“Measuring our social impact has led to a new fundraising strategy”, Lorena Crusellas from Prevenir Association
Original article published in Spanish on ESADE’s ESocialHub
15th March 2017. Lorena Crusellas, Programme Coordinator for the Prevenir Association, started to measure the impact of their work in 2011. At the time it was impossible to imagine the effect this was going to have on the work of this small association with nine employees and an annual budget of 160,000 euros that today works in Spain and Portugal.
Why is it important for your organisation to measure its social impact?
Our work could not be understood today if it did not include measuring, transversally, the social impact we generate. We have seen for ourselves the benefits of identifying and developing our own indicators of results and impacts in our daily work and, more specifically, in our fundraising work. Measuring our social impact has led to a new fundraising strategy which has allowed us to raise more funds of a private nature, especially in this last phase of the economic crisis.
Why did you start measuring your impact?
It all began with the evaluation of the social impact of the project “I’ll pass…” funded in 2011 by the Fundacion EDP, the Oeiras municipality and the Sumol+Compal company. Impact measurement was one of the requirements to get funding for this project whose objective was to promote a healthy lifestyle among 1200 youngsters from 11 to 15yrs. old.
What has been the main benefit obtained by measuring your social impact?
The main benefit can probably be found in the change in our language. We have gone from the original, more conceptual and, up to a certain point, vague discourse to speaking about our work in a clear and structured way. Now all the members of the team are capable of defining simple, concrete indicators and adjusting them to other programmes with similar impact maps. For example: before, our reports spoke of improving health by encouraging a balanced diet amongst the youngsters but lacked data that really showed a behavioural change in them. Now, thanks to the impact indicators, we can pick up on that behavioural change in a concrete way.
How has impact measurement influenced your fundraising?
There have been various benefits in the fundraising field. Perhaps the most important has been working with an external consultancy which has helped us build the models necessary for measuring the social impact of our programmes. That has provided us, I would say, with a hallmark of quality which has given us the strength and confidence to change our image on the one hand and our way of approaching our meetings with possible donors on the other. Since 2011 we can speak with propriety about the results obtained when we meet with new funders such as the Obra Social de la Caixa or the Spanish health authorities. It is a hallmark which provides an internationally recognised methodology of impact measurement and introduces us to a language more common to other funders with whom we were not previously familiar.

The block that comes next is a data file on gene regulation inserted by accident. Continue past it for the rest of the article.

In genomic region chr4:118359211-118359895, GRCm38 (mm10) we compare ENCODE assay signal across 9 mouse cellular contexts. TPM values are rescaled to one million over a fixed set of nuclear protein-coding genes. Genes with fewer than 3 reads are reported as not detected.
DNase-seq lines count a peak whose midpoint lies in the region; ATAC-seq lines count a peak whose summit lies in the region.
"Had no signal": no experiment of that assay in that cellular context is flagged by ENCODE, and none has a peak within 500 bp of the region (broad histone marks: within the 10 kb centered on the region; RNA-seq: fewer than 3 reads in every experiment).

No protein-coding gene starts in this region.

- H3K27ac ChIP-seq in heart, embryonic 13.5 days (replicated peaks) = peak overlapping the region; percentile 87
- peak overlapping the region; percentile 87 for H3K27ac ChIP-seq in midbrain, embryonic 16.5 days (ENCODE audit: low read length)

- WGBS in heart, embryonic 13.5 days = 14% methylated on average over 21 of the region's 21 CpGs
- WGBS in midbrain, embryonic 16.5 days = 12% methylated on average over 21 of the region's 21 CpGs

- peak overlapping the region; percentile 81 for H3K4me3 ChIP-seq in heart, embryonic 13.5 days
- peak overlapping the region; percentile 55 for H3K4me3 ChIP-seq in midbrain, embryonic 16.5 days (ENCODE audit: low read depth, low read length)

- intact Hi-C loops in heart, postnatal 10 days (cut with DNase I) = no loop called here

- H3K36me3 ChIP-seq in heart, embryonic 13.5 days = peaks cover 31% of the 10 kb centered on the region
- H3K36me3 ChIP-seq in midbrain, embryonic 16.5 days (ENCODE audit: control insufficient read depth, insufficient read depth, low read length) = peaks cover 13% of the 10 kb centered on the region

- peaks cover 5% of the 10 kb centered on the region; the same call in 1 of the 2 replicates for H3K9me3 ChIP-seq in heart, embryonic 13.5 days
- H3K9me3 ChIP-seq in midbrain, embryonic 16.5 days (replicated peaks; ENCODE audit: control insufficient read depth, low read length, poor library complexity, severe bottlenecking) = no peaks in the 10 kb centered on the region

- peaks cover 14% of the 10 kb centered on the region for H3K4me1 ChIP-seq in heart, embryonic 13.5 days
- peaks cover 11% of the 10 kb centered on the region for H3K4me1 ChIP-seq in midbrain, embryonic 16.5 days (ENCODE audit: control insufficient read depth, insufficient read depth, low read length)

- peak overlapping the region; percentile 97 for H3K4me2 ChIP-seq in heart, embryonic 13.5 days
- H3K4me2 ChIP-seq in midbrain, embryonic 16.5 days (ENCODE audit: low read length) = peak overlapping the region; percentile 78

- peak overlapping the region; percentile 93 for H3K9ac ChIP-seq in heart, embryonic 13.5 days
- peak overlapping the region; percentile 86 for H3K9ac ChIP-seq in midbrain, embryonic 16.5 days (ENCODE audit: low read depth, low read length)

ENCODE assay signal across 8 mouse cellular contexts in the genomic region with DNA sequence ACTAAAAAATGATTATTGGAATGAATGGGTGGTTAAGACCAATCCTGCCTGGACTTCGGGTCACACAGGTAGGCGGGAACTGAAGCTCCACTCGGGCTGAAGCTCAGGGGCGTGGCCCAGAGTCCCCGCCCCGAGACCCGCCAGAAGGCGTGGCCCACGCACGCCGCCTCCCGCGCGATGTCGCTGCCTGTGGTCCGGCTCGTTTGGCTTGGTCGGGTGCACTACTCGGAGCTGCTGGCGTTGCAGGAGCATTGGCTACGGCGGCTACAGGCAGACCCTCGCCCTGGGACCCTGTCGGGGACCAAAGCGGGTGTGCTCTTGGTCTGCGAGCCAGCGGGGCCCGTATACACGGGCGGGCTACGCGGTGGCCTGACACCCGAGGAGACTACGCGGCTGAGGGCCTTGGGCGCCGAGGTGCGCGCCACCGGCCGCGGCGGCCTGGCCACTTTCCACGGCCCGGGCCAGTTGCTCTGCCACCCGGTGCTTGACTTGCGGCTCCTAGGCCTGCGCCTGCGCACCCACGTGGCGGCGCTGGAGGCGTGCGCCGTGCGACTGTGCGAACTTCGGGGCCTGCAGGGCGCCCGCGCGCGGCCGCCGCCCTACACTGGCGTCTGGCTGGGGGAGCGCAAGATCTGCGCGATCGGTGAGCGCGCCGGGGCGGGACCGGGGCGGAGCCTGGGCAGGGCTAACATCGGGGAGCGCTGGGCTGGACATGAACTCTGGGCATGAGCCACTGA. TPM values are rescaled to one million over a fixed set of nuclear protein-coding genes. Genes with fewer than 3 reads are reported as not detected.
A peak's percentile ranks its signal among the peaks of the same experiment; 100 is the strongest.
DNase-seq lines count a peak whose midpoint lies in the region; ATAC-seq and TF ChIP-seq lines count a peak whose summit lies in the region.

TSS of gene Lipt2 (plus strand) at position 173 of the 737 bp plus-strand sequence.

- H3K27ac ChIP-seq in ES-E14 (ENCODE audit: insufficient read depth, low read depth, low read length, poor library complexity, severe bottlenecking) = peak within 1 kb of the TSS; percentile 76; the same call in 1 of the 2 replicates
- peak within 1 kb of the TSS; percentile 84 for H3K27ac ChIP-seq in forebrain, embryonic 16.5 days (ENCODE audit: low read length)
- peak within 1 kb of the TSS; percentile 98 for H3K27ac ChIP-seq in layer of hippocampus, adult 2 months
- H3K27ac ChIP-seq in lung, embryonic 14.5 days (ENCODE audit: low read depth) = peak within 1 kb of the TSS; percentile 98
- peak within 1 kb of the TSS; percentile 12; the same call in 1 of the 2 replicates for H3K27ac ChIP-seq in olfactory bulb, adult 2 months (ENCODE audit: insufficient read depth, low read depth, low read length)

Another of the direct results of starting impact measurement has been the development of a standard proposal model which all the members of the organisation share and which can be adapted to the needs of each funder. This makes it easier for us to present new tender because we can copy and adapt output and outcome indicators depending on the principal activities of each project. We are more efficient when it comes to presenting our candidacies.
Impact measurement has also had an influence in that we now present our programme proposals in a more orderly way that includes impact indicators based on the 2011 project. They are divided into different modules of activities depending on the categories or sphere of impact. In this way we can parcel such modules depending on the type of impact they generate and present them independently to different funders and widen our range of donors.
Times are changing. How are you preparing for the future?
We’ve been measuring our social impact for four years now and have redirected our way of working. Now we’re also present in Spain and our work is oriented towards franchising our educational programmes so they can be developed by other organisations with greater capacity and number of beneficiaries. This model is also possible thanks to our method of measuring social impact because it facilitates long-distance supervision and evaluation of our projects.
What’s more, we have included the social impact evaluation of our programmes as a complimentary service in our proposals to funders. We have standardised our programme model and adapted the initial indicators to new projects with the aim of extending the practice of impact measurement and, at the same time, widening our range of services.
Interview by Pilar Balet, Communication coordinator and consultant at Stone Soup Consulting and Susan Balet, consultant specialized in social impact measurement at Stone Soup Consulting.